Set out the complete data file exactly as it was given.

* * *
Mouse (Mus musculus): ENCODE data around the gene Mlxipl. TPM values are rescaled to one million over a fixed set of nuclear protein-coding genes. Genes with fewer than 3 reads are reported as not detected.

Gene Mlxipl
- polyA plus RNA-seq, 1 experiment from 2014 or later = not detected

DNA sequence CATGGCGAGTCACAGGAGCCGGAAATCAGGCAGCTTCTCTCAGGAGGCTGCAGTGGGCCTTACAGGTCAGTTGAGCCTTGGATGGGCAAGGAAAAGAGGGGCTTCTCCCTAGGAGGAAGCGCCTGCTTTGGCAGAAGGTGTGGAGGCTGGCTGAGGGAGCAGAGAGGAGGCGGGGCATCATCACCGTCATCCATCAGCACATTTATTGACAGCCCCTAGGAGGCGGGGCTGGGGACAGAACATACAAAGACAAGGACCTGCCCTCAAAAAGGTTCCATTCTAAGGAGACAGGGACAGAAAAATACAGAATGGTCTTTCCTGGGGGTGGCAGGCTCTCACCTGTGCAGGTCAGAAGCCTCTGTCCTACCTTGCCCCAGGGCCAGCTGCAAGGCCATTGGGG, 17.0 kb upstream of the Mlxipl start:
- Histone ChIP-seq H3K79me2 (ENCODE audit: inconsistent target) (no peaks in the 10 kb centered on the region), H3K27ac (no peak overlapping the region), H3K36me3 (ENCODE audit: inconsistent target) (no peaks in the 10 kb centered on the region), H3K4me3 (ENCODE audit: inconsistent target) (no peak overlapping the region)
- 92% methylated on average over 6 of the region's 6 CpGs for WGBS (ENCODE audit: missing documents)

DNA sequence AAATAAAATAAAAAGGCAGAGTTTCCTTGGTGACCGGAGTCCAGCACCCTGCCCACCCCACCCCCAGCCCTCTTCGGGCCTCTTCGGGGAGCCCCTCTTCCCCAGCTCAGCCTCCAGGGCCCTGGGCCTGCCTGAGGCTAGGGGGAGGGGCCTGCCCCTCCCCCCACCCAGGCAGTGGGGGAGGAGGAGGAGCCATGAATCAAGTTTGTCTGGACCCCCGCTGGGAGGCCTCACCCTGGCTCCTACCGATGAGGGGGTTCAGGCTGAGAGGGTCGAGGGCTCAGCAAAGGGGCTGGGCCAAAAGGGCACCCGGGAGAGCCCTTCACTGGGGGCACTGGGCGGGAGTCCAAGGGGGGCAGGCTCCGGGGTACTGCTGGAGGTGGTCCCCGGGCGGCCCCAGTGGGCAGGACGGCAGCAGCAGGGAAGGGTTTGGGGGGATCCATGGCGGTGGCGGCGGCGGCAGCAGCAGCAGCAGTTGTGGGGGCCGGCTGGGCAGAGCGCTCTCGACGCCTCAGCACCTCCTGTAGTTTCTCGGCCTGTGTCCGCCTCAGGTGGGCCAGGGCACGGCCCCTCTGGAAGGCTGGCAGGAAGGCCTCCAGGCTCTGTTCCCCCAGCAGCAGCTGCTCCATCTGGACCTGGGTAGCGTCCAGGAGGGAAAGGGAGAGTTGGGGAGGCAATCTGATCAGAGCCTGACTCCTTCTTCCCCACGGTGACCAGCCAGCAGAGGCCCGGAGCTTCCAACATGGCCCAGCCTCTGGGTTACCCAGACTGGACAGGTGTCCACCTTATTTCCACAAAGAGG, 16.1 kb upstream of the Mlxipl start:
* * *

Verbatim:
Mouse (Mus musculus): ENCODE data around the gene Mlxipl. TPM values are rescaled to one million over a fixed set of nuclear protein-coding genes. Genes with fewer than 3 reads are reported as not detected.

Gene Mlxipl
- polyA plus RNA-seq, 1 experiment from 2014 or later = not detected

DNA sequence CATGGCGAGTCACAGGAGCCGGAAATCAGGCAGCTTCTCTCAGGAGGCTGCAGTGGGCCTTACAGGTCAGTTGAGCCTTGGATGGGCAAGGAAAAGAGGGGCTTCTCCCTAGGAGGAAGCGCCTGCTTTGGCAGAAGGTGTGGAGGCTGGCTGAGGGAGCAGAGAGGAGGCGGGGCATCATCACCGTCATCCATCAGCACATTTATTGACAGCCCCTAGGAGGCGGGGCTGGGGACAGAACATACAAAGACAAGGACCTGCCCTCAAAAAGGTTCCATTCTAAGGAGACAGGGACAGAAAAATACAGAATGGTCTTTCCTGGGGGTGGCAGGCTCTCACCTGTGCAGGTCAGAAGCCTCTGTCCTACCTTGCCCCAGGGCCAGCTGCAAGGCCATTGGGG, 17.0 kb upstream of the Mlxipl start:
- Histone ChIP-seq H3K79me2 (ENCODE audit: inconsistent target) (no peaks in the 10 kb centered on the region), H3K27ac (no peak overlapping the region), H3K36me3 (ENCODE audit: inconsistent target) (no peaks in the 10 kb centered on the region), H3K4me3 (ENCODE audit: inconsistent target) (no peak overlapping the region)
- 92% methylated on average over 6 of the region's 6 CpGs for WGBS (ENCODE audit: missing documents)

DNA sequence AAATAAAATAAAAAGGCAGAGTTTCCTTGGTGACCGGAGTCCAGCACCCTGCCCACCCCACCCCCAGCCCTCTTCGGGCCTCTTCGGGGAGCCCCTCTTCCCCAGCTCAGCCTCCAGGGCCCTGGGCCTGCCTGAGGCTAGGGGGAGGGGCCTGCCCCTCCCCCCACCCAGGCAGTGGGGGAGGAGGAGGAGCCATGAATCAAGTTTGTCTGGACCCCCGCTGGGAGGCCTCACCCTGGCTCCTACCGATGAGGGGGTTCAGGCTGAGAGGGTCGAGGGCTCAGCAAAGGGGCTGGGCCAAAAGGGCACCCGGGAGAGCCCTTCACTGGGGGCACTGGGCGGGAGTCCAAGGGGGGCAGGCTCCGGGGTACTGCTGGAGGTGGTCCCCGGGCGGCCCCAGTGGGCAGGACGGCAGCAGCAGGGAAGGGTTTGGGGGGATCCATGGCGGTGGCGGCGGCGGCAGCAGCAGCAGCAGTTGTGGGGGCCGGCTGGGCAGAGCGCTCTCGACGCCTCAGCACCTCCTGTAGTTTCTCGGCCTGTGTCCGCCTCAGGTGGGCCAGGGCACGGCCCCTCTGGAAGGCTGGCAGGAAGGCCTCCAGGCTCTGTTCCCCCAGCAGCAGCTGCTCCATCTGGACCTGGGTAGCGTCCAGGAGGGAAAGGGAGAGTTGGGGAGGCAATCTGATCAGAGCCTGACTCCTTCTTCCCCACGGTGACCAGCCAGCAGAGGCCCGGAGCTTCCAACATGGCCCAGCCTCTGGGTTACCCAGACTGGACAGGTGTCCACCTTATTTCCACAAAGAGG, 16.1 kb upstream of the Mlxipl start: